Verdigris forms when copper or a copper alloy reacts with water, oxygen, carbon dioxide or sulphur.

L: Three years’ worth of verdigris, ground and ready to make into paint.
R: A second attempt at mixing the paint, this time using linseed oil.

As early as 5thcentury AD, it was used in paint-making, and until the late 19th century it was the most vibrant green pigment available. But it was unstable – Leonardo da Vinci warned that it ‘vanishes into thin air if not varnished quickly.’ These days synthetic pigments provide a more constant alternative.

Despite its past uses, verdigris is a big problem in pinned insect collections. Nowadays stainless steel pins are used, but pins containing copper still remain in old collections and these react with air and insect fats. The more fatty the insect, the more verdigris tends to form and, if left, it can damage a specimen irreparably.

Comprising around five million or so insects, the Hope Entomological Collections here in the Museum take quite a bit of looking after. A few years ago a project to catalogue and conserve many of its butterfly and moth specimens was undertaken and the removal of verdigris and repining of insects was part of this.

With paint-making in mind, I asked that the beautiful, but problematic, substance be saved.  About three years on I finally got around to using the pigment, which I had also been adding to while photographing the collections.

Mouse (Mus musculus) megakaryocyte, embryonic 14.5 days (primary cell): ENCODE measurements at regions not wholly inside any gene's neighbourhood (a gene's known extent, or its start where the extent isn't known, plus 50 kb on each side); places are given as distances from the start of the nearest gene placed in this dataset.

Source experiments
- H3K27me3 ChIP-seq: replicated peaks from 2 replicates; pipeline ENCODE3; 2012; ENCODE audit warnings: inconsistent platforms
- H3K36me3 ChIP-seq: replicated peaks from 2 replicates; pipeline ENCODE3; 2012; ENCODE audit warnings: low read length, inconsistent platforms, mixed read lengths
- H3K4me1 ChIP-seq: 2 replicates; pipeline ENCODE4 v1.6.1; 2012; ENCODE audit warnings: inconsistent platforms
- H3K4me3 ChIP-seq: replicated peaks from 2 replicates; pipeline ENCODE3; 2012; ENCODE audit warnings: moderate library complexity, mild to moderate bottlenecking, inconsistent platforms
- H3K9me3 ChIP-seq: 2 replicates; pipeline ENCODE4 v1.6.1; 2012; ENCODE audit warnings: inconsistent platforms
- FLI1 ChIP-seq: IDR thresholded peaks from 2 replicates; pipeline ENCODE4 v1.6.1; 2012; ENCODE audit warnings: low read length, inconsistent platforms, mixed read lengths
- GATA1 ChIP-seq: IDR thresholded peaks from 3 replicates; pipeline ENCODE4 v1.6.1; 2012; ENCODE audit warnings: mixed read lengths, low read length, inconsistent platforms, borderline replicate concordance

I chose a variety of differently shaped moths to paint (most of the verdigris came from moths, so moths seemed the most apt subject). To narrow my options further I went for green moths. Some of the specimens I chose had verdigris on their pin, so I was able to take pigment and use it to paint the very specimens from which it came!

Katherine tested out the newly made verdigris paint in her sketchbook.

After a first failed attempt to make watercolour paint (during which pigment and water remained stubbornly separate due to the greasy insect fats still present), I tried again, this time using linseed oil to make oil paint – and it worked! Traditionally a flat bottomed tool called a muller was used to press pigment into the water or oil. Not having one of these, I used the flat end of a pestle and a mortar which did the trick.

A Miscellany of Moths, the finished verdigris painting.

The paint went surprisingly far and, following on from the 14 green moths, I plan to use up the remainder to paint beetles.

Katherine’s Miscellany of Moths painting can be seen on display in the Museum’s Community Case until 18th October.